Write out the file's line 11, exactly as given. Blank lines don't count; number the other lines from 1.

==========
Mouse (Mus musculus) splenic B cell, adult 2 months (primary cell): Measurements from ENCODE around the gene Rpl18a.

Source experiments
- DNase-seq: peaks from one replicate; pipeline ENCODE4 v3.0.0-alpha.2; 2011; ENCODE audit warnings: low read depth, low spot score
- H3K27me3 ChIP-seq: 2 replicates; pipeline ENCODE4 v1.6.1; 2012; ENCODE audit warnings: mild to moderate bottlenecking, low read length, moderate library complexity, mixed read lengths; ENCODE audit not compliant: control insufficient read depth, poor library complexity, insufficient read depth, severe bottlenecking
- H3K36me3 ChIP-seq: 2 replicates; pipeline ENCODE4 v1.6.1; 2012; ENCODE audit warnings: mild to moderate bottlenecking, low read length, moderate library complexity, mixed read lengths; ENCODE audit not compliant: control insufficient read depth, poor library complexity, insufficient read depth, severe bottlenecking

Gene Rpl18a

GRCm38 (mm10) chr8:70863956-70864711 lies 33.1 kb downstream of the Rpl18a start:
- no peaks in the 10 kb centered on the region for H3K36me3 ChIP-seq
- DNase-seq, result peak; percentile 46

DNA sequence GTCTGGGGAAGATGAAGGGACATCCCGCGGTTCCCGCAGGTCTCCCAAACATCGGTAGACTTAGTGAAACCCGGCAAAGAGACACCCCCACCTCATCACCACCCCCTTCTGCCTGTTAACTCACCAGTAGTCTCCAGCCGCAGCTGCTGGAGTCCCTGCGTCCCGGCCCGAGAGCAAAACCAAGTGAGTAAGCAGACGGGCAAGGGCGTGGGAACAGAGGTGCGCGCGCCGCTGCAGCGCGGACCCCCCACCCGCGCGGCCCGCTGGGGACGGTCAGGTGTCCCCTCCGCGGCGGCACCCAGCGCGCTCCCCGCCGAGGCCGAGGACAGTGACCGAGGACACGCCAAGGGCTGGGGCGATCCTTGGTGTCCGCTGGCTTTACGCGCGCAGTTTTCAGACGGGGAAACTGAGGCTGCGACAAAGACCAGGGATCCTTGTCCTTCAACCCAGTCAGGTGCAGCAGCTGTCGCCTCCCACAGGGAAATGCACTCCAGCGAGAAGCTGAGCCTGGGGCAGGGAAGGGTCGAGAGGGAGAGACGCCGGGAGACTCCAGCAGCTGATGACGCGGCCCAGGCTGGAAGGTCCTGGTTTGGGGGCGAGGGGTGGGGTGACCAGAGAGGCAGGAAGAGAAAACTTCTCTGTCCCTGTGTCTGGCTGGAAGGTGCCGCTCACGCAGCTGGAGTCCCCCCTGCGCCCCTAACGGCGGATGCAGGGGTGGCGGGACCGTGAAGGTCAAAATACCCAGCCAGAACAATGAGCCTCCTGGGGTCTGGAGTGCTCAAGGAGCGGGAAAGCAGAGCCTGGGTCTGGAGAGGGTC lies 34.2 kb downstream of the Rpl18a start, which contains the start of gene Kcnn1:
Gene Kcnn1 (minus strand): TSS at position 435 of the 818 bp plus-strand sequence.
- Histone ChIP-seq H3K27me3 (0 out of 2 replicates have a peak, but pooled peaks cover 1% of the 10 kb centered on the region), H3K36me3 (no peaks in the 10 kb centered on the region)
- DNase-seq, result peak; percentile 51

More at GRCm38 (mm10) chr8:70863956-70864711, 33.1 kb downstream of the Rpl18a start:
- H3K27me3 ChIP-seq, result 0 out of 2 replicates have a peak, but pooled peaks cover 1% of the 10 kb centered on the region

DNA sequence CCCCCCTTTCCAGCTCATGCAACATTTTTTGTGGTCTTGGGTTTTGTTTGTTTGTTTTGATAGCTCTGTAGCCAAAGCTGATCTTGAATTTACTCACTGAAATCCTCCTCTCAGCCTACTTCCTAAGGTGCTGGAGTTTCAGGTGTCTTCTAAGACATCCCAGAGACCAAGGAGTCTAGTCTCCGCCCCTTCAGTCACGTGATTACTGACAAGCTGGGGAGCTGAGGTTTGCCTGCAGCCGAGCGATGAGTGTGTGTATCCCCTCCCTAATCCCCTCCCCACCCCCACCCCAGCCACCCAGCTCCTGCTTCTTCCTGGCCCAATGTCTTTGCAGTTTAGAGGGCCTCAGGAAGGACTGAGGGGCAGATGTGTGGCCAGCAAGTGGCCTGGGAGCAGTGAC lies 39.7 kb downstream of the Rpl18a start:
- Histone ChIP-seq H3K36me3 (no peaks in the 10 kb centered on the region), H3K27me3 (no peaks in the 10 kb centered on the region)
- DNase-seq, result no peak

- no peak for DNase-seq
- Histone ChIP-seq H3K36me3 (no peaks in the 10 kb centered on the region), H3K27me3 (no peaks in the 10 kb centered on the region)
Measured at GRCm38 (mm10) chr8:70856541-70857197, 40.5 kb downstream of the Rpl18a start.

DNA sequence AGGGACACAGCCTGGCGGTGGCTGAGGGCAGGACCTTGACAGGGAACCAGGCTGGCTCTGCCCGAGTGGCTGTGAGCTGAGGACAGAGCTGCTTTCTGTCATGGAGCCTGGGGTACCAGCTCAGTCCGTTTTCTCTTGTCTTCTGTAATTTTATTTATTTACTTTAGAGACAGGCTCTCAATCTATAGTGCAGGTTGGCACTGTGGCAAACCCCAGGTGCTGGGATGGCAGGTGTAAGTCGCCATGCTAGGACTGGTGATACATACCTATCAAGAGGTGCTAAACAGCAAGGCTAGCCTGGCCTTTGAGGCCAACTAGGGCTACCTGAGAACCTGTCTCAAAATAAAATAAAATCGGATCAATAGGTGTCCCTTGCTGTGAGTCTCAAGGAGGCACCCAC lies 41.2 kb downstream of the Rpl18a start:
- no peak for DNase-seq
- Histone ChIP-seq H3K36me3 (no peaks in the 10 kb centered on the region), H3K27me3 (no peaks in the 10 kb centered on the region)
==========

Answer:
Gene Kcnn1 (minus strand): TSS at position 435 of the 818 bp plus-strand sequence.